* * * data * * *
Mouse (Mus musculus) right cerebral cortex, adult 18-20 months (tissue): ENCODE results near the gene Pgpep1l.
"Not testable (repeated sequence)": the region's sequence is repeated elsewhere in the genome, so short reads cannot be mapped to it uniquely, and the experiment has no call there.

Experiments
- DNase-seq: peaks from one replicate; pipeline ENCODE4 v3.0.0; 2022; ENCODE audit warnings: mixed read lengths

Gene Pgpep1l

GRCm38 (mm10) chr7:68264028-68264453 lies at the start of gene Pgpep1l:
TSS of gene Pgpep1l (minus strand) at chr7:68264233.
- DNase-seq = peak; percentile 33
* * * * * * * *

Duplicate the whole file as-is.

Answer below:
Mouse (Mus musculus) right cerebral cortex, adult 18-20 months (tissue): ENCODE results near the gene Pgpep1l.
"Not testable (repeated sequence)": the region's sequence is repeated elsewhere in the genome, so short reads cannot be mapped to it uniquely, and the experiment has no call there.

Experiments
- DNase-seq: peaks from one replicate; pipeline ENCODE4 v3.0.0; 2022; ENCODE audit warnings: mixed read lengths

Gene Pgpep1l

GRCm38 (mm10) chr7:68264028-68264453 lies at the start of gene Pgpep1l:
TSS of gene Pgpep1l (minus strand) at chr7:68264233.
- DNase-seq = peak; percentile 33